I had coined the phrase “extra tuff boot camp” in one of my early blogs about taking the Environmental Rhetoric course. I shared it with Dan, and he immediately adopted it. For those outside of “extra tuff boot” habitat, extra tuffs are a brand of fish boat and dock friendly brown rubber boot, standard issue for pretty much every Alaskan who works and plays outdoors.

For example, upon re-entering extra tuff boot habitat after a 25+ year hiatus, my grown daughter and I were visiting friends in Haines. On a whim, we went to a local bar where a beautiful young guide and war vet (aka Hurricane ‘Rita) was teaching a beginning salsa dance class. She was stunning, in her striking salsa garb and… yes, extra tuffs. Utterly charming. Hands down, they are the most common foot gear you’ll see in Alaska. Some are dismayed, though, by the far inferior durability of the current made-in-china incarnation of extra tuffs. Some are even jumping ship to a sort of neoprene booty with a more substantial sole than kayak mukluks. But I digress…

Extra tuffs on the left, the alternate on the right,

for those who don’t like the non-US-made brand

currently on the market.

 

From 9am to well into late evening, Zach and Dan shared valuable information about human and natural history, stuffing 10 lbs of material into a 5 lb sack (Dan’s words.) Every day, we traveled to some different part of the island and studied natural history.

 

The group heads off to “class” on the far side

of the Hobbit Hole. The Inian Island Institute is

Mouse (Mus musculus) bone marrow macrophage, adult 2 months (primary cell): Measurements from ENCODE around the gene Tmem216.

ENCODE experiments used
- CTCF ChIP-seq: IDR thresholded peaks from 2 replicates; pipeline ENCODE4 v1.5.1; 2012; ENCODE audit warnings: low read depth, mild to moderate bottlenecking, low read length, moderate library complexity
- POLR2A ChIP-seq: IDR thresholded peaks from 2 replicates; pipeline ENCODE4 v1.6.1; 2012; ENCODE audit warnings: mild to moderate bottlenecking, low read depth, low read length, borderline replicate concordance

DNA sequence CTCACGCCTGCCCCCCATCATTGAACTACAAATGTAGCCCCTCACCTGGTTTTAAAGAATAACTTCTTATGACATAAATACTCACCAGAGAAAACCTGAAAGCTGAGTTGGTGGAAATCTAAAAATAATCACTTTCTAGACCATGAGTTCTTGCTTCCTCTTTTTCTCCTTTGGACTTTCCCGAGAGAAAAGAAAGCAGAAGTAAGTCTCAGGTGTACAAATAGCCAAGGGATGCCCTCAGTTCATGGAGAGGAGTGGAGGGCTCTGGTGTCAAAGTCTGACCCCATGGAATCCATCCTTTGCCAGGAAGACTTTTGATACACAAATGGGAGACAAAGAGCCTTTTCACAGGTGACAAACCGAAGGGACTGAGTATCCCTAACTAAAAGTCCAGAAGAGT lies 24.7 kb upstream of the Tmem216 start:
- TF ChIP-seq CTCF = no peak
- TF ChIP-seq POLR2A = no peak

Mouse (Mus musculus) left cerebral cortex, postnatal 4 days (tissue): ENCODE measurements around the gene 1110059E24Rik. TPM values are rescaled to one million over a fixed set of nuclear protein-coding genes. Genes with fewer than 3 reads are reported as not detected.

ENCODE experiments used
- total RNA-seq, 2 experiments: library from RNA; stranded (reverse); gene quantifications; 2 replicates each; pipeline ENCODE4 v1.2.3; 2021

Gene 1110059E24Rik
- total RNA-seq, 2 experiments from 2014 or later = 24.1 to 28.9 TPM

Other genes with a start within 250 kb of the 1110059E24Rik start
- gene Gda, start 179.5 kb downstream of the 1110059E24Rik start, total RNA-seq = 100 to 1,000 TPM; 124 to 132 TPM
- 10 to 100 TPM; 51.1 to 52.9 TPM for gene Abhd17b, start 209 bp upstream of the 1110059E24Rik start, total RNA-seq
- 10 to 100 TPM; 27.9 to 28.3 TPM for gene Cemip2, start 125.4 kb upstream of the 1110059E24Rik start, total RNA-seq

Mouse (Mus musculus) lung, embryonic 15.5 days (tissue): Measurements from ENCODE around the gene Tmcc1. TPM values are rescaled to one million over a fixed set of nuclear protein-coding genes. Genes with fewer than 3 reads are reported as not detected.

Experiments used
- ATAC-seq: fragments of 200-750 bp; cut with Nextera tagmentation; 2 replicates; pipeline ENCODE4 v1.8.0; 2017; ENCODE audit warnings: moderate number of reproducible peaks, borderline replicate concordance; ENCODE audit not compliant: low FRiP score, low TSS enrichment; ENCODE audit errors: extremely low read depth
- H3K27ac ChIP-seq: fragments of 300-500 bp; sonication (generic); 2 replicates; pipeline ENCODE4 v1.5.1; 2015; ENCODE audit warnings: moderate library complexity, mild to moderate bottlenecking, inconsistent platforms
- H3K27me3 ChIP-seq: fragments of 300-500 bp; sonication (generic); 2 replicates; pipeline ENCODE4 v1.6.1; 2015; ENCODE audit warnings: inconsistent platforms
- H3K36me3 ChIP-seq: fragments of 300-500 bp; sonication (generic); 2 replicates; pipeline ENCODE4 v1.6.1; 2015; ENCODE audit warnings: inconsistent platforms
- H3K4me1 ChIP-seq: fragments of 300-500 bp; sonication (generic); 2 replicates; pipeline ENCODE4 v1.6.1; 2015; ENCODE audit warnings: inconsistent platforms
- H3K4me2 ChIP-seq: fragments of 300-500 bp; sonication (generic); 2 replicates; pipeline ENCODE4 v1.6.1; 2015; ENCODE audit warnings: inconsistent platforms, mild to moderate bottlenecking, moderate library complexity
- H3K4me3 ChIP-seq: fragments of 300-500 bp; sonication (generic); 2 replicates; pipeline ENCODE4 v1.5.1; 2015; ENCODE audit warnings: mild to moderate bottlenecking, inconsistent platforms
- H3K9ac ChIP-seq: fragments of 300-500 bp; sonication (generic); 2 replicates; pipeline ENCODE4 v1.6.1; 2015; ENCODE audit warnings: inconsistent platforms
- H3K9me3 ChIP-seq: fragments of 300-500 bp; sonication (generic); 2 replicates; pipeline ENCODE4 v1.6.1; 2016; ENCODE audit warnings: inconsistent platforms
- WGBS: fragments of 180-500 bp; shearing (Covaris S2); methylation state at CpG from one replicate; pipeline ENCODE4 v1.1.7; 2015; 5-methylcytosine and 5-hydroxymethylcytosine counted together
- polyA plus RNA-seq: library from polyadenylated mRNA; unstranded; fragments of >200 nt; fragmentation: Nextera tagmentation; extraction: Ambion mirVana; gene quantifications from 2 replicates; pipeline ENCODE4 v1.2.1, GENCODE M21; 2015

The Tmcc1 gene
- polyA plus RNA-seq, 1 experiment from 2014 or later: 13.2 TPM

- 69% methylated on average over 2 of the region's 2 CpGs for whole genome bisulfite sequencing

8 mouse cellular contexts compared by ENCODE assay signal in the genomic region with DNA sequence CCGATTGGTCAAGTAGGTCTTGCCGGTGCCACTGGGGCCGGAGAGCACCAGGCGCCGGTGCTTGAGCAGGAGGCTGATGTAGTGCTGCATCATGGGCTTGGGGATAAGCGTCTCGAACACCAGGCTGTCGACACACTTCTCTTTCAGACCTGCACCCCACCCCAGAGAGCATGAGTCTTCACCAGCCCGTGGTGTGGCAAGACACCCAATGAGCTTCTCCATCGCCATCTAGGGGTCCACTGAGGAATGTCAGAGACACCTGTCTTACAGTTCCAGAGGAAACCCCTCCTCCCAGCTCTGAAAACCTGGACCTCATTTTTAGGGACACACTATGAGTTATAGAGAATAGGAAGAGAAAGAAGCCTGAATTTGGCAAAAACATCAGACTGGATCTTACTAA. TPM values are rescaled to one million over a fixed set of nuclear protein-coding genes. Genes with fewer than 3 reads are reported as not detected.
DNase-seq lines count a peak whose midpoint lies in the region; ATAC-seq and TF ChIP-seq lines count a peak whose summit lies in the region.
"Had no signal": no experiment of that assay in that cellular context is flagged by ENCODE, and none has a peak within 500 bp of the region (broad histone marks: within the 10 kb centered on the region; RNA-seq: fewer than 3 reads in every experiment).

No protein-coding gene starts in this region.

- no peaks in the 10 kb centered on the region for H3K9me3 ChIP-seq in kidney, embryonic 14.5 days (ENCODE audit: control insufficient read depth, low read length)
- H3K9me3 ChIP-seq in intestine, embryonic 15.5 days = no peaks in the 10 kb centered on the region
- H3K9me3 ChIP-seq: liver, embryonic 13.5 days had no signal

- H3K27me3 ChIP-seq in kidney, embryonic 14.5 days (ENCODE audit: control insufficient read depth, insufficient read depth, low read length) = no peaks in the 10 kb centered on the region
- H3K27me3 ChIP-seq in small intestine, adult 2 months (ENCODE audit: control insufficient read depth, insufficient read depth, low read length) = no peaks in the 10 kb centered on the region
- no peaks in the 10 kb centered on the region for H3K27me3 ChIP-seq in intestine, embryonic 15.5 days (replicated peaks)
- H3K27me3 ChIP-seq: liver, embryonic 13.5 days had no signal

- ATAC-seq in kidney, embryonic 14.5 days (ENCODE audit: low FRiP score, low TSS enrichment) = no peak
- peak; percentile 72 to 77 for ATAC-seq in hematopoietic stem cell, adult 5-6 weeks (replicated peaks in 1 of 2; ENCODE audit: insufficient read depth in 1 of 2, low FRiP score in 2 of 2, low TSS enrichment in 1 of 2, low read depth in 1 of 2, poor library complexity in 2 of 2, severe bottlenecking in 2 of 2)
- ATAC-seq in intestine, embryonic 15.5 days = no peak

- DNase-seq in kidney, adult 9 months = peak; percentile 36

in the distance.

 

Prof Brown and his young assistant illustrate the

effect of the moon and the sun on Earth’s tides.

 

Lunch break, natural history class.

During the day and at night around the campfire, we made presentations in front of each other, practicing¬†what we’d learned about speech structure and the ability to garner trust, confidence and credibility from the listener, aka “ethos,” a term used in classic debate.

We started with short stories about ourselves, then longer “testimonials” (the same structure used for public commentary for civic and other policy issues.)

Then, we brainstormed issues that would become our topics for our practice debates, voted on our favorites, teamed up and squared up, the Affirmative 1, the Negative 1, the Affirmative 2, the Negative 2, the crossfire for 20+ minute, juried (by staff, interns and instructors) debate sessions.

Examples of the debates… voting should be mandatory in the U.S., we are now in the Anthropocene epoch, (barely 11,500 years into the current epoch, the Holocene),¬†we need a carbon tax levied on fossil fuel corporations… you get the picture.

The two teams that won the most points debated the following, in front of the entire group on our last morning together. “Trump is not the enemy.” The Affirmative and the Negative sides both did excellent jobs stating their cases. One side won by a large margin. I’m not going to say which. What do you think, and why?

 

New life from old.